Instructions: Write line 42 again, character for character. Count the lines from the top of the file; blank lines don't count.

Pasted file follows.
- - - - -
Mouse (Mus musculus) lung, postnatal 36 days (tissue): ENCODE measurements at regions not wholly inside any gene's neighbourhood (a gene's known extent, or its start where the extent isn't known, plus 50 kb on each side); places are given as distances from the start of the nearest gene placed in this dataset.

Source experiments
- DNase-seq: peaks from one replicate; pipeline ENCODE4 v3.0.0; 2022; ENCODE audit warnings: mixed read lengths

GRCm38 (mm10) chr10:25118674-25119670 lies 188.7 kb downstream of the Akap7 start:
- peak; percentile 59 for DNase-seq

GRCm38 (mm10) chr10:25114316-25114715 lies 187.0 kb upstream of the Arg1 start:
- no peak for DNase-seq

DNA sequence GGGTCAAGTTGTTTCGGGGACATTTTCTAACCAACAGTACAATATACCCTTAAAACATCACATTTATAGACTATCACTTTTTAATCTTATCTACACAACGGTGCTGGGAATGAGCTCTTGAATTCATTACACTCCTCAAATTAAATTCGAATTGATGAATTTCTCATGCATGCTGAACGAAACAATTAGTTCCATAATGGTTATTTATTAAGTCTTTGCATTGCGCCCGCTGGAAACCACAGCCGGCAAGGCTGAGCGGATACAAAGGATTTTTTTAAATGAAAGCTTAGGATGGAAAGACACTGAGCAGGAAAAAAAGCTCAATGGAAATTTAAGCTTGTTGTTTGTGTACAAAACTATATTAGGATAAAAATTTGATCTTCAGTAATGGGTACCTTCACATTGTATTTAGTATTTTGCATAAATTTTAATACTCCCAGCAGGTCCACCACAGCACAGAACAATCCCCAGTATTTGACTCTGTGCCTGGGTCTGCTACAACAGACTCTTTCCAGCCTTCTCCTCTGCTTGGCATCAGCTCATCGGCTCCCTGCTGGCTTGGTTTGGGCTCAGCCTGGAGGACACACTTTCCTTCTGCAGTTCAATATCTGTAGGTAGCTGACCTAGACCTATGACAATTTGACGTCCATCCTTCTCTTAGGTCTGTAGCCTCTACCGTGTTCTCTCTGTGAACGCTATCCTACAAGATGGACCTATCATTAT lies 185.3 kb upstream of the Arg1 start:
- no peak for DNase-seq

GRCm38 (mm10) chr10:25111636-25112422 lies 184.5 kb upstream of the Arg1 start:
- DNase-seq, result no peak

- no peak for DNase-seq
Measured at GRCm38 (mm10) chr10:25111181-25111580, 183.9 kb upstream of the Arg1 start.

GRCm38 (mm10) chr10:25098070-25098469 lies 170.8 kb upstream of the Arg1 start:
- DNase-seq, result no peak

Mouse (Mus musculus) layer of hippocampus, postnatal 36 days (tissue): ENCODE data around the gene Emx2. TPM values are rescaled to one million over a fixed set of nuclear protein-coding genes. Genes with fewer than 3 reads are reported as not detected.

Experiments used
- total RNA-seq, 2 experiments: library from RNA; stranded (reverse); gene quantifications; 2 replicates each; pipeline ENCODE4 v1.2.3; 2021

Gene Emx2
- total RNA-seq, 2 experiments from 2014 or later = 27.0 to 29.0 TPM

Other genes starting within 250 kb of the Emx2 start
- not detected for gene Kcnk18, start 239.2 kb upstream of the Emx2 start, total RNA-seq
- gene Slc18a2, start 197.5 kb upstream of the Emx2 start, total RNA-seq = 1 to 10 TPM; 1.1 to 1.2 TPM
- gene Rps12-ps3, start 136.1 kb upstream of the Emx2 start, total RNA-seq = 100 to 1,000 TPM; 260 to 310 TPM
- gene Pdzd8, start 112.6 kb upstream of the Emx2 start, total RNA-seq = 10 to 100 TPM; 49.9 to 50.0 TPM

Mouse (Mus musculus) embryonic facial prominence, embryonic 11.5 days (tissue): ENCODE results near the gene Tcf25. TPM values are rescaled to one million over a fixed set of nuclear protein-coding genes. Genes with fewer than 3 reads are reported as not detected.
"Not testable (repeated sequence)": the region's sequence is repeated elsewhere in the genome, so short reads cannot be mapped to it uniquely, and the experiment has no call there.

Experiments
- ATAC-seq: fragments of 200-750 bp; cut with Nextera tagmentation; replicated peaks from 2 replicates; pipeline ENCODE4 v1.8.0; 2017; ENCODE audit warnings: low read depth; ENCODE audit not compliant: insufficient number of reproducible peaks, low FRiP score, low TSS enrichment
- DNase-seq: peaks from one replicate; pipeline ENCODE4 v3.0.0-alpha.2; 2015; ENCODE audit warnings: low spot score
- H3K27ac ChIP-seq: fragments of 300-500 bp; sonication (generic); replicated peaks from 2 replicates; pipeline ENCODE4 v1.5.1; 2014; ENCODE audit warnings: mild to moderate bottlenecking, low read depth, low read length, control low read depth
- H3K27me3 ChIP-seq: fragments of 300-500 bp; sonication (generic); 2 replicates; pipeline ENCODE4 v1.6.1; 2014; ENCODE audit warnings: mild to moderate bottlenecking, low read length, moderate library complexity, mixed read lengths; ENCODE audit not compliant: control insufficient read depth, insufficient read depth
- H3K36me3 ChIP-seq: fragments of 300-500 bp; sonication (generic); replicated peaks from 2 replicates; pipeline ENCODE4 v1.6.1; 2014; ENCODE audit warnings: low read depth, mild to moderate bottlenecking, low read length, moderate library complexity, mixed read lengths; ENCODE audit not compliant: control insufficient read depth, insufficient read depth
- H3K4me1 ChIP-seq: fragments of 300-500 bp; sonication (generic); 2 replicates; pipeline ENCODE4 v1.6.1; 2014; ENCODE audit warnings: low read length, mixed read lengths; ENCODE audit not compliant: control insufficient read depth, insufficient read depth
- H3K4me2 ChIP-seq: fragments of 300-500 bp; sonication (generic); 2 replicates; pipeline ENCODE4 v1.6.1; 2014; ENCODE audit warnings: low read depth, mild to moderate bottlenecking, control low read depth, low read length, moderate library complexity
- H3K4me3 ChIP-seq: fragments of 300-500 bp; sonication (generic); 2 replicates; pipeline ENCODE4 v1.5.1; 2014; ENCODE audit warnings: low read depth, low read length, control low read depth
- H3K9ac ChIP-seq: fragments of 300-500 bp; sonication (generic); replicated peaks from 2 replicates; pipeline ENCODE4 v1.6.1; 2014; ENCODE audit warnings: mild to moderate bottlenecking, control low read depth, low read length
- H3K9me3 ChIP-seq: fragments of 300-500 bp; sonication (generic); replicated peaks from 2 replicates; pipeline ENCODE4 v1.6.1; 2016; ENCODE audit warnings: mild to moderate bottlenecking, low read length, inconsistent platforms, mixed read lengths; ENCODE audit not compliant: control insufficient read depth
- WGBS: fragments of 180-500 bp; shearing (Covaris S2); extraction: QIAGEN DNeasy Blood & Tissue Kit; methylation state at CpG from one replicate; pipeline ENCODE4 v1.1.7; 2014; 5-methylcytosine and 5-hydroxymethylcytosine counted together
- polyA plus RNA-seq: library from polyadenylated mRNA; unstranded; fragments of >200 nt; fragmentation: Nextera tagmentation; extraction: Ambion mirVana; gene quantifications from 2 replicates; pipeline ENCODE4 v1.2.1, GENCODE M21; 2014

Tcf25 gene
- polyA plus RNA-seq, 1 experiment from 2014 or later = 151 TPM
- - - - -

- polyA plus RNA-seq, 1 experiment from 2014 or later = 151 TPM